Over the last sixty years the incidence of malignant melanoma has skyrocketed. In 1950 one person in 2000 got melanoma; when last examined a few years ago that number was one in fifty. The graph below shows the harsh reality.
Although still only one-third the incidence of colon cancer, melanoma is a feared adversary because of its lethal reputation. Fortunately the death rate has not kept pace with the incidence because people and their doctors now recognize the early warning signs; the average melanoma is diagnosed much earlier than it used to be. Nonetheless a substantial number of people each year will develop advanced melanoma and eventual metastatic disease. Their prognosis has improved little over that of sixty years ago, despite all the advanced in chemotherapy and, more recently, targeted therapy – where small molecules attach to proteins on cell surfaces, turning off the metabolic engine of the cell.
In late March the FDA approved Ipilimumab, to be marketed as Yervoy© by Bristol-Myers Squibb, for the treatment of metastatic melanoma. There was considerable fanfare over this in the oncologic community and the press.
How helpful is it?
In the study that was submitted to the FDA as the basis for the drug’s approval, survival for patients with metastatic disease went from six months (the historical average) to ten months. Another important parameter, percent of patients surviving one year, went up substantially from 25% to 46%. When it comes to melanoma, differences like these are considered significant. Since the side-effect profile was manageable, the drug was approved. Ipilimumab boosts the body’s immune response by binding to CTLA-4, a molecule on the surface of helper T-lymphocytes, white blood cells important to the immune response. By binding to CTLA-4, it helps the body fight off the invading melanoma tumor deposits. Because of this mechanism of action, there is potential for adverse reactions to the immune system with this drug. It may take many additional patients treated before the full spectrum of side effects is appreciated.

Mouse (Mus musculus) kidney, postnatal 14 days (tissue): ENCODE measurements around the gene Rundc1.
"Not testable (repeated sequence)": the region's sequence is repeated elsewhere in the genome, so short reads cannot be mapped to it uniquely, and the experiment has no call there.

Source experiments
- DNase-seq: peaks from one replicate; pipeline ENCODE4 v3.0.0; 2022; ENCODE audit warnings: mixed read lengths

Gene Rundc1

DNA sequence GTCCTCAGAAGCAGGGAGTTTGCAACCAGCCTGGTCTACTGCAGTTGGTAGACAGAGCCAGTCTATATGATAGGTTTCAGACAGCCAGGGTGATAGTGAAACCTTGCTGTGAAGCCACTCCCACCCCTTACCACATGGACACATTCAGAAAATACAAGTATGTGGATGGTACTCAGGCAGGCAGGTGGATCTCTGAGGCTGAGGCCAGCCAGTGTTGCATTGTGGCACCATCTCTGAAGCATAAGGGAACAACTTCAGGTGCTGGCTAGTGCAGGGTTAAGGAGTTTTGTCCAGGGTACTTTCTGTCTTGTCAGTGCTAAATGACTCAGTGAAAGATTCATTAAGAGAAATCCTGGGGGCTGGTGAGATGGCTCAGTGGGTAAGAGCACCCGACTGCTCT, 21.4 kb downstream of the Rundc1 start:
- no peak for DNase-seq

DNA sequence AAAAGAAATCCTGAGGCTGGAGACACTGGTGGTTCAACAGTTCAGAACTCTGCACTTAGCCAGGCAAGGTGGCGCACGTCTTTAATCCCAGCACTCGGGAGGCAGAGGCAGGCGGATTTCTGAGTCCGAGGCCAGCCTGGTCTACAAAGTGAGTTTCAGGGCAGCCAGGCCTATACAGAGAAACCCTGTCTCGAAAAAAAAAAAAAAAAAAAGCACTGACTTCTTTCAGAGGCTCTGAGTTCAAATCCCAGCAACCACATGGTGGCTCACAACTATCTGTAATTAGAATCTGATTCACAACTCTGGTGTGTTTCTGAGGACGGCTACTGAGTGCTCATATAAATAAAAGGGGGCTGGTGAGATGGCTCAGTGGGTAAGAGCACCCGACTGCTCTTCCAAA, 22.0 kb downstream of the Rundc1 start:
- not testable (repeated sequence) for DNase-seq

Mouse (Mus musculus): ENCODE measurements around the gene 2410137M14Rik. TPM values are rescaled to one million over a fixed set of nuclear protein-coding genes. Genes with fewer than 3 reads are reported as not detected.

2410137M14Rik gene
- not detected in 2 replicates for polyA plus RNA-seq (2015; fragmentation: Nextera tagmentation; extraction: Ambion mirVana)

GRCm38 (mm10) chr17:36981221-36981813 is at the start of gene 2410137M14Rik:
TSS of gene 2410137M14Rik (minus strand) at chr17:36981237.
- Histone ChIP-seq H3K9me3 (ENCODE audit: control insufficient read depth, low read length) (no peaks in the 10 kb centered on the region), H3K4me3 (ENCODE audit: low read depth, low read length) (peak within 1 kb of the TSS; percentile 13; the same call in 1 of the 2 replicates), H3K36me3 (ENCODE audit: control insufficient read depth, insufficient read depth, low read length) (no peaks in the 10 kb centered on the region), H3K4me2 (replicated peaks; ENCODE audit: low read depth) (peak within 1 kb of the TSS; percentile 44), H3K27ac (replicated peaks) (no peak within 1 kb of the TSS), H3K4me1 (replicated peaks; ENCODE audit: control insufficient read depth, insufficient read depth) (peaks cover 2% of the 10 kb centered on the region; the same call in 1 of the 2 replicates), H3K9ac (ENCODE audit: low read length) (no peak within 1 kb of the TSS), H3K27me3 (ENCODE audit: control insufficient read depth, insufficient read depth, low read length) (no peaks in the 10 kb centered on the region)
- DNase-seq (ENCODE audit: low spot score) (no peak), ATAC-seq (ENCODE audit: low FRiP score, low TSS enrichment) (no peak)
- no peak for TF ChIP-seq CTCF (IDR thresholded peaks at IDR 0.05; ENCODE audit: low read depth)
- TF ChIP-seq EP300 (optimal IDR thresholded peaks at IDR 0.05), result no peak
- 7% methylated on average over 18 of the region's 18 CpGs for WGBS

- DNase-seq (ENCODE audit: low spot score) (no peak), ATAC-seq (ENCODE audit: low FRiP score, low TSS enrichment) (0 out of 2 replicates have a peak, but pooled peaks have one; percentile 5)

Ipilimumab is also being tested against a host of other tumor types. Major improvements have been seen in men with far-advanced prostate cancer. It will be some time before we know whether the use of this drug will be extended to other tumor types.
Sometimes proof of principle is more important to advances in cancer therapy than the results of a single clinical trial. Manipulating the immune system is considered a key component in the fight against cancer, along with killing cancer cells outright with chemotherapy and suppressing their growth with targeted therapy. How to manipulate the immune system has been the subject of research for over thirty years, with not much to show for it until now. Perhaps modulating CTLA-4 is an important step in understanding how we can impact the growth and lethal potential of cancer.
While this was going on researchers have also been looking at a gene called B-RAF present in mutated form in melanoma cells. Targeting this mutated gene is likely to prove very important. A B-RAF drug looks very promising. I’ll report on this soon.